[This essay was first published in Jalsa 4, 2015]
Eid it is, and yet its presence eludes us. The happiness that used to infect us with the very mentioning of Eid now turns into an alarm as if to portend some ominous news. That city where, with my dear girl-friends, I’d celebrated years and decades of Eid—that city, that country, is now gone and departed. Those characters are no more. Now listening to the azaan, the heart does not frame ditties, but fans a peculiar restive buzz. As if in this world adrift, people do not know what Eid used to be. Yesterday, in the market, I could not trace date-palms in any store. I returned with the memory of that store with a heavy heart, the one that used to be filled with the aroma and freshness of shirni-roti and date-palms piled in baskets. The silvery patterns that used to be glued on them glistened like the tinsel hanging over a bride’s countenance. With the very proclamation of Eid the marketplace would start to remain open till late at night. The tailor too, would stay awake till the wee hours of night so that he could complete his pending work of fine gote-kinari.Not just packaged but open yarn of sevaiyans used to be stacked in such a manner as if they were a skein of fibre. Around and above the market place and the street-corners a fine filigree of gote and kinariya patterns. With their designated work for the Eid in place, every craftsman would sit in easy, undisturbed meditation.
Like spinning tops, women would go about, radiant, making arrangements all through the day. Urad-daal would be soaked at night; curd cultured in big containers. As Eedi, assorted gifts, new coins and notes would be put away securely. Entrusted. Itr-daans would be filled with itr. Betel-nuts, finely chopped, used to be kept aside and along with cloves and cardamom, a full arrangement would be made for the paans to emerge in their full glory. Come dawn, urad –daal would be grounded and then more bades and sevaiyans would be prepared. Everyone would cleanse themselves, take their baths and don their finery as one is supposed to do for Eid. With the new dress, shoes or chappals would also have to be new, of course.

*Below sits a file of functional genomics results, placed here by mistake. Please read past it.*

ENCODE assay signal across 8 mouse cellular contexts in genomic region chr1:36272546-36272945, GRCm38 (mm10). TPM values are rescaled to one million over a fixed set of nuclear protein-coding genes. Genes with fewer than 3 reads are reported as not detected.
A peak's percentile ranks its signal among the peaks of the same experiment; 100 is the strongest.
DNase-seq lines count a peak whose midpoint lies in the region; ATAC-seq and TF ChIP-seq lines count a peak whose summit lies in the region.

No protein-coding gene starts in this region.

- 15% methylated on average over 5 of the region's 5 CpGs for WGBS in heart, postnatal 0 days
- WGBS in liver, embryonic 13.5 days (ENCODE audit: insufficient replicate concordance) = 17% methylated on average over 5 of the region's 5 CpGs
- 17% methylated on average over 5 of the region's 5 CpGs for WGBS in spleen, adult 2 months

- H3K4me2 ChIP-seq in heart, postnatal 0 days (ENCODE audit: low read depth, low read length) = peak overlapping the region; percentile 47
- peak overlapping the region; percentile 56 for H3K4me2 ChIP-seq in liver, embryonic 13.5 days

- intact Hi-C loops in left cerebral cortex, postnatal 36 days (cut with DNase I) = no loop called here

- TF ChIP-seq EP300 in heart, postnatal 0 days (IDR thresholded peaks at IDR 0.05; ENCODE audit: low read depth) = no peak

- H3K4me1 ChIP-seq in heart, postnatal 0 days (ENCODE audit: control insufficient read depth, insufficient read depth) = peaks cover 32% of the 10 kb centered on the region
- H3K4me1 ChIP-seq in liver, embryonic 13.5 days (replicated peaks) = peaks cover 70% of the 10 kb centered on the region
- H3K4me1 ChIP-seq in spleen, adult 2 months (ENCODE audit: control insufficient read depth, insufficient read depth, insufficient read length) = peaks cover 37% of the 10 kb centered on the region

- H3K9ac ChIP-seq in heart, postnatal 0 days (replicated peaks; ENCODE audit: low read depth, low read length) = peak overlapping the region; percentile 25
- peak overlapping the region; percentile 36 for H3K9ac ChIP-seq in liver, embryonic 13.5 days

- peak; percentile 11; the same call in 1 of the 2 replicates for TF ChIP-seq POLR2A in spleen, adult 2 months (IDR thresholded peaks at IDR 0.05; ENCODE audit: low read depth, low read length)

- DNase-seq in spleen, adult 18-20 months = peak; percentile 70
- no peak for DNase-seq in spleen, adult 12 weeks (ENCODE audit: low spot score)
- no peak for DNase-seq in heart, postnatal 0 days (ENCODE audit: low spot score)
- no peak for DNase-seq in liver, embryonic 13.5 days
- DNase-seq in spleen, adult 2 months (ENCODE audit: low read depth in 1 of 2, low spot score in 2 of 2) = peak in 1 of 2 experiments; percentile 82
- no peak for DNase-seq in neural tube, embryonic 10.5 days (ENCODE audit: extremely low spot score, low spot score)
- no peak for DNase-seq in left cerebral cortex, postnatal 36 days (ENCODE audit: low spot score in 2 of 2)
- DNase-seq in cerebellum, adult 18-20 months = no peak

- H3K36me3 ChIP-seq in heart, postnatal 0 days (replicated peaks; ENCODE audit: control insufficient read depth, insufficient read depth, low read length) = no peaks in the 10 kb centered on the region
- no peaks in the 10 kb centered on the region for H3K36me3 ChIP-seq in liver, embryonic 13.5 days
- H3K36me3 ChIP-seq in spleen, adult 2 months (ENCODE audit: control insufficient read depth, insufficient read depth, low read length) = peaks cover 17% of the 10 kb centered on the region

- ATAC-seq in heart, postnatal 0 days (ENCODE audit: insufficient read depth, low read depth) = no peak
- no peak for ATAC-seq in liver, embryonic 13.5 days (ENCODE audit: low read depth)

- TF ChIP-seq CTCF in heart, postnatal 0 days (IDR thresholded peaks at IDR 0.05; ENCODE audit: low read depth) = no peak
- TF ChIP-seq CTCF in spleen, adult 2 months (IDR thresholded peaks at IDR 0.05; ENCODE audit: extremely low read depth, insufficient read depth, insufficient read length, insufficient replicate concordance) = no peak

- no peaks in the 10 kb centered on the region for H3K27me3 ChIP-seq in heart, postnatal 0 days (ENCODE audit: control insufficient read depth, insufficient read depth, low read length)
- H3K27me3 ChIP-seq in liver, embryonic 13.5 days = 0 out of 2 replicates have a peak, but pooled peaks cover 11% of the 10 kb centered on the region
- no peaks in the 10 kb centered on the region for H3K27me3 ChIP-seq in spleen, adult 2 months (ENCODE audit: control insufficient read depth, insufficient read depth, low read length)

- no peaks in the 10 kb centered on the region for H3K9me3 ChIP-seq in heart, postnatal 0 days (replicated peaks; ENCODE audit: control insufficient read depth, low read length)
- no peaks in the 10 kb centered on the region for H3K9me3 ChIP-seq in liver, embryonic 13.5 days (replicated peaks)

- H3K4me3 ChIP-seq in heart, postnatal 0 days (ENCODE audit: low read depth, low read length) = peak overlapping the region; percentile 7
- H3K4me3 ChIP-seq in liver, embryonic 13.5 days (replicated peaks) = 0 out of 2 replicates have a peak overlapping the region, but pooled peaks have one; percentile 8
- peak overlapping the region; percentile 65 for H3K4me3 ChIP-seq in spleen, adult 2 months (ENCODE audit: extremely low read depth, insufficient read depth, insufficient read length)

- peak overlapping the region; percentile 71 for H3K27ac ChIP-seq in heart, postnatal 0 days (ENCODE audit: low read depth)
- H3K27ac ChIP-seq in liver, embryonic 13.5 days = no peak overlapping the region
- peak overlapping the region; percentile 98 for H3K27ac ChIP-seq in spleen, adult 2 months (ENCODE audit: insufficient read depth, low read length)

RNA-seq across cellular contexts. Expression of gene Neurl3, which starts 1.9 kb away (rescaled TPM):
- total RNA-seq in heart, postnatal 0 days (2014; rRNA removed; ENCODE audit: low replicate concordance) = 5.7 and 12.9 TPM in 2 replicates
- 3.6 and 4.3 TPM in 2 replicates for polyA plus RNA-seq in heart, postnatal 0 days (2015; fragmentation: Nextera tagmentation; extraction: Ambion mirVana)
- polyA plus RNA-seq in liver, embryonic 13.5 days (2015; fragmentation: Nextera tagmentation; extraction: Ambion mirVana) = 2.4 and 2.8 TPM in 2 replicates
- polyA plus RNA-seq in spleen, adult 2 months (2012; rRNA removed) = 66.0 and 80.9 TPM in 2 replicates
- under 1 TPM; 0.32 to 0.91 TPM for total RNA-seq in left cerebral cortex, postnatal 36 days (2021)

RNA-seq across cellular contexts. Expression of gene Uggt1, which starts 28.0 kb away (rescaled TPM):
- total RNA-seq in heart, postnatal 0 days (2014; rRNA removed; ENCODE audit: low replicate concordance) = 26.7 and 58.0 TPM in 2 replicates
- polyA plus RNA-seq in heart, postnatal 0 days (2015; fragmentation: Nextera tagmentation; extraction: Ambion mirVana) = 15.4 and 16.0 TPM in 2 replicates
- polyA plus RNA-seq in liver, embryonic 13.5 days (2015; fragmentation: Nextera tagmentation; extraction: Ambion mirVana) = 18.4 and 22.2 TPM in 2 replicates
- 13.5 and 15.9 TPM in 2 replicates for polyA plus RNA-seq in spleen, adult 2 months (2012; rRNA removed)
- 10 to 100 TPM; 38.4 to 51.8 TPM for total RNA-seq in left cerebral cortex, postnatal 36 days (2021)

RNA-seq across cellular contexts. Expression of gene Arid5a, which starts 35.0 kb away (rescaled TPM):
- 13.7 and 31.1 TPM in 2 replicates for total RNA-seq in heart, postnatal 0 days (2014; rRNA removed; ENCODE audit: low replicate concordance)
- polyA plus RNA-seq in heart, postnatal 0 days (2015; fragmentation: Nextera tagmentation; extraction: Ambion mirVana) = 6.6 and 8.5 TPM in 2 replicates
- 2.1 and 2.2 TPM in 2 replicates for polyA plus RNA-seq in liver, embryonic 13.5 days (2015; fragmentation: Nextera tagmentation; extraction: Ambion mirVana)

Films like Mere Mehboob, Tajmahal or Mere Huzoor would have special release dates, synchronized with the occasion of Eid. We used to look at the posters of such films with so much longing. Along with you, the whole day we used to visit the homes of our girl-friends—Farana, Farzana, Shahyada, Ishrat, Kishwar Sultana, Salma, Nujhat, Sanovar, Naahid, Gazala, Sabiya and to sundry other places. Like, one had to deliver sevaiyan to the blind peer’s diggings. O Durdana, once when I had asked the meaning of your name, you had explained that it means ‘the grains of the true pearl’ (सच्चे मोती का दाना). To this the Christian Isa sahab had smiled and said, what is truth but pearl! It is the same Isa sahib who would translate stories from Robin Hood, Robinson Crusoe and Tom kaka and narrate them to us in Hindustani. There was another protocol between us—you would call my father Pitaji and I would call yours Abbu. In this way, apart from my girl-friends, I would also often meet up with my Ammi, Bhai-jaan, Chacha-jaan, Khala, Aapa, Ba-ji and Mamu-jaan and of course with my Badi-Bi. After we moved apart from each other, I have not addressed anyone in this manner, as if all of that were disaffiliated from my life. Unravelled.
The last time we had met, I was 23 and now I have crossed 60 and today I recall you in such a way that my tears won’t stop following me. Durdana, the town, the country we used to live, the place where every year we used to tie rakhis on a boy, where we used to steal guavas and cranberries and marry our dolls to the very boy we had tied the rakhis on—all that is gone, gone.
That mulberry tree is no more, climbing which we used to be completely oblivious to eating the berries themselves. Such was the engrossment.
There is no comfort, not any that one can feel, no. It is a time of terror. We are encircled. Bivouacs all around. False cases are being thrust upon people. Witnesses are being murdered. The places of worship are especially being targeted; preparation is being made to create breaches within ablutions and offerings. It is a dreadful time and our souls tremble. What Eid? What celebration? Just now they have wrecked the home of a lovely couple in the name of Love Jihad. What Eid can such ruined and desolated people celebrate? These days I begin to talk to myself and lose all sense of my interlocutor.
Am I speaking to the souls of those who have been killed or am I still with the living? These days the living are also like lost souls—now here, now vanished. My sleep is filled with nightmares, Durdana. I hear cries and howls in sleep. Often I see stupefied women, fleeing to nowhere. One day I have even seen dead bodies of children. Sometimes I tend to forget the country in which I am living. Is it that the Gaza-strip kids arrive in my dreams? Or were they our own kids? Which is our own, what is ours? Durdana, the ayaat that you had taught me comes to my mind every single day and I often repeat that, at random moments- या बदी-उल वाइबो बिलखैरे या बदी-ओ |
I have to keep doing my work. A difficult task. To prepare reports of murder and bloodshed. And weep.